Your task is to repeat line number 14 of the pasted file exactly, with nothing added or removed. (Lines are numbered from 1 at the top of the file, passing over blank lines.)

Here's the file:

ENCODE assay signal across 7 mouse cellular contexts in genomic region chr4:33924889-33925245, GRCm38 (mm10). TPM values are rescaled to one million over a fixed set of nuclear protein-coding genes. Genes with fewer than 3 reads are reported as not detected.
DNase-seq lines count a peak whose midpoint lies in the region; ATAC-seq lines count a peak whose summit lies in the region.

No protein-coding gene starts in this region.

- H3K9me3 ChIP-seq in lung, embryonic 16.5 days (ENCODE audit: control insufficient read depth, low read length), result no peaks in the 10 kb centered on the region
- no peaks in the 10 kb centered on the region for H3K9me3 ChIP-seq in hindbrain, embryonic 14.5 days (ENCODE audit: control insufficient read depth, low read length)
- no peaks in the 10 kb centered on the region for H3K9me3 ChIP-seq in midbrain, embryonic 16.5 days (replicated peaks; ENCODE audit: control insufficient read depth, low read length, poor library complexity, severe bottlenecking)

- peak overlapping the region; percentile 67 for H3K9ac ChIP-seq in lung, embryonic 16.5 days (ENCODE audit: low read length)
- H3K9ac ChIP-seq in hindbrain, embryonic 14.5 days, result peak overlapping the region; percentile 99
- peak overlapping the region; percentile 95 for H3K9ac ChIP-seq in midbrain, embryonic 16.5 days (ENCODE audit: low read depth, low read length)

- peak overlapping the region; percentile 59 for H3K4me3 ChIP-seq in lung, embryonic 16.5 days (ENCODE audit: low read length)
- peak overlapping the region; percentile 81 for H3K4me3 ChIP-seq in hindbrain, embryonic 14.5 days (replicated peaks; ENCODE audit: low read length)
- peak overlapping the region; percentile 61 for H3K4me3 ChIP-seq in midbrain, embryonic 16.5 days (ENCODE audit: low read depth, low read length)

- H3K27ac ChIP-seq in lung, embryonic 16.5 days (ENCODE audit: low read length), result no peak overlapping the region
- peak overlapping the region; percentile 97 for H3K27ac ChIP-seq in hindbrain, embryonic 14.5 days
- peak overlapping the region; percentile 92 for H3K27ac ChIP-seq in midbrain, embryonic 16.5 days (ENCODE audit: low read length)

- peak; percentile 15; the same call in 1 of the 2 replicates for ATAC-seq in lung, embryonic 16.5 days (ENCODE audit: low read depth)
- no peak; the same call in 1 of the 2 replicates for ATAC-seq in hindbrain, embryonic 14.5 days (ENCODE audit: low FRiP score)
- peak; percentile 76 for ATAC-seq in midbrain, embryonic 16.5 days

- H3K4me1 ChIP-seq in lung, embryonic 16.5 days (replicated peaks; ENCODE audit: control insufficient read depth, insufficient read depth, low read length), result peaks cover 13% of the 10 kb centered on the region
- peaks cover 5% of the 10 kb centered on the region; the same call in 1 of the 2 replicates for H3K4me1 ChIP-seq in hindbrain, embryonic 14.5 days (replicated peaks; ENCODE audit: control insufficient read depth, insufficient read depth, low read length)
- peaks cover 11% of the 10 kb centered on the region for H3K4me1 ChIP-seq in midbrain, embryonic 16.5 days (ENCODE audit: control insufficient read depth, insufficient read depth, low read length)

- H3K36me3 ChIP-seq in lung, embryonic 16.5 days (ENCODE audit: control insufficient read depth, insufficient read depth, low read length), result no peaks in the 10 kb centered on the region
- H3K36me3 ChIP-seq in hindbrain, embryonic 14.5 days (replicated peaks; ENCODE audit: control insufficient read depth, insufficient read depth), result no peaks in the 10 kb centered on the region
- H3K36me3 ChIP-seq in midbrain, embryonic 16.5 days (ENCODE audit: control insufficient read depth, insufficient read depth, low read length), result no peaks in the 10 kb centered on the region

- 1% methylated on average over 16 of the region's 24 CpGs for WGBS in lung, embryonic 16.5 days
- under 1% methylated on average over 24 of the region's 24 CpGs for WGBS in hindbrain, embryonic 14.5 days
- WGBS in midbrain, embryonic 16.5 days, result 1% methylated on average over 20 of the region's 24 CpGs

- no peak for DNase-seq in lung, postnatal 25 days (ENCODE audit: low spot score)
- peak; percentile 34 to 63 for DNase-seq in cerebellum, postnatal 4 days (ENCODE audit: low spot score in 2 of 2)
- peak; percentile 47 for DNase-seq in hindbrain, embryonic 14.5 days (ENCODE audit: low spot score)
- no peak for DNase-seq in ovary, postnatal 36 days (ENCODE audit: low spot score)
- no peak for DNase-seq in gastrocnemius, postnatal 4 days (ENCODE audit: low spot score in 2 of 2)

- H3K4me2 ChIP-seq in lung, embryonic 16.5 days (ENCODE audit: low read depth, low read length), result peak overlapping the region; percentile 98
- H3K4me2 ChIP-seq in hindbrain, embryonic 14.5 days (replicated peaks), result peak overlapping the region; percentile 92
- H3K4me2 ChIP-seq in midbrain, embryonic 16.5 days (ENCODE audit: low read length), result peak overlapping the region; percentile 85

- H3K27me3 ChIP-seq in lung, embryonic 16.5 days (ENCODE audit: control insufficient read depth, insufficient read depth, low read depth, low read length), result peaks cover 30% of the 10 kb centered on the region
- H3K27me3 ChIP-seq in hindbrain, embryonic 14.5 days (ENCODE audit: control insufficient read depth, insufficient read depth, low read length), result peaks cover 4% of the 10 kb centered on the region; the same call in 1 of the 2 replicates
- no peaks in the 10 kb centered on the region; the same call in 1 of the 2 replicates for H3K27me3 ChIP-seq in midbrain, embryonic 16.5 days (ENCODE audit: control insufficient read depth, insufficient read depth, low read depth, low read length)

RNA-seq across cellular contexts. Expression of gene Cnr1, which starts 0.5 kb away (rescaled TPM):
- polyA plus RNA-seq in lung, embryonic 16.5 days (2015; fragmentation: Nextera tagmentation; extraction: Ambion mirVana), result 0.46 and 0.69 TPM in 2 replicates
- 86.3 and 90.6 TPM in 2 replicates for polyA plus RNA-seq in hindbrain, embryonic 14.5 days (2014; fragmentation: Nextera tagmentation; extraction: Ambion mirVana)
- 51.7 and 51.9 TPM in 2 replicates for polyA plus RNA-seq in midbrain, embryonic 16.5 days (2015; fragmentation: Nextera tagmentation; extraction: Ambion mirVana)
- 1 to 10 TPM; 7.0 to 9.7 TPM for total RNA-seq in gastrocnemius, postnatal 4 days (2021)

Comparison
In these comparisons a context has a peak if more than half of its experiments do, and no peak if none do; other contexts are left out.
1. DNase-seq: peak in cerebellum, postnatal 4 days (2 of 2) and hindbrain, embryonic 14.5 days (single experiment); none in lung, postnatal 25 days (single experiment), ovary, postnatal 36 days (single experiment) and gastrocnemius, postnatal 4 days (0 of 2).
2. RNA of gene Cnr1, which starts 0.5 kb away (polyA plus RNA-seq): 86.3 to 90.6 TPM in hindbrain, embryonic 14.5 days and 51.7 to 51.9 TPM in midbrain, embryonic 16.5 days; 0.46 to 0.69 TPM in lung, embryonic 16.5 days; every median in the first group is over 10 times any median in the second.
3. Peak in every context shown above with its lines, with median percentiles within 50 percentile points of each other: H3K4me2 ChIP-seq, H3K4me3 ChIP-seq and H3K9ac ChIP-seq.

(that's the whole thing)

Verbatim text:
- peak overlapping the region; percentile 97 for H3K27ac ChIP-seq in hindbrain, embryonic 14.5 days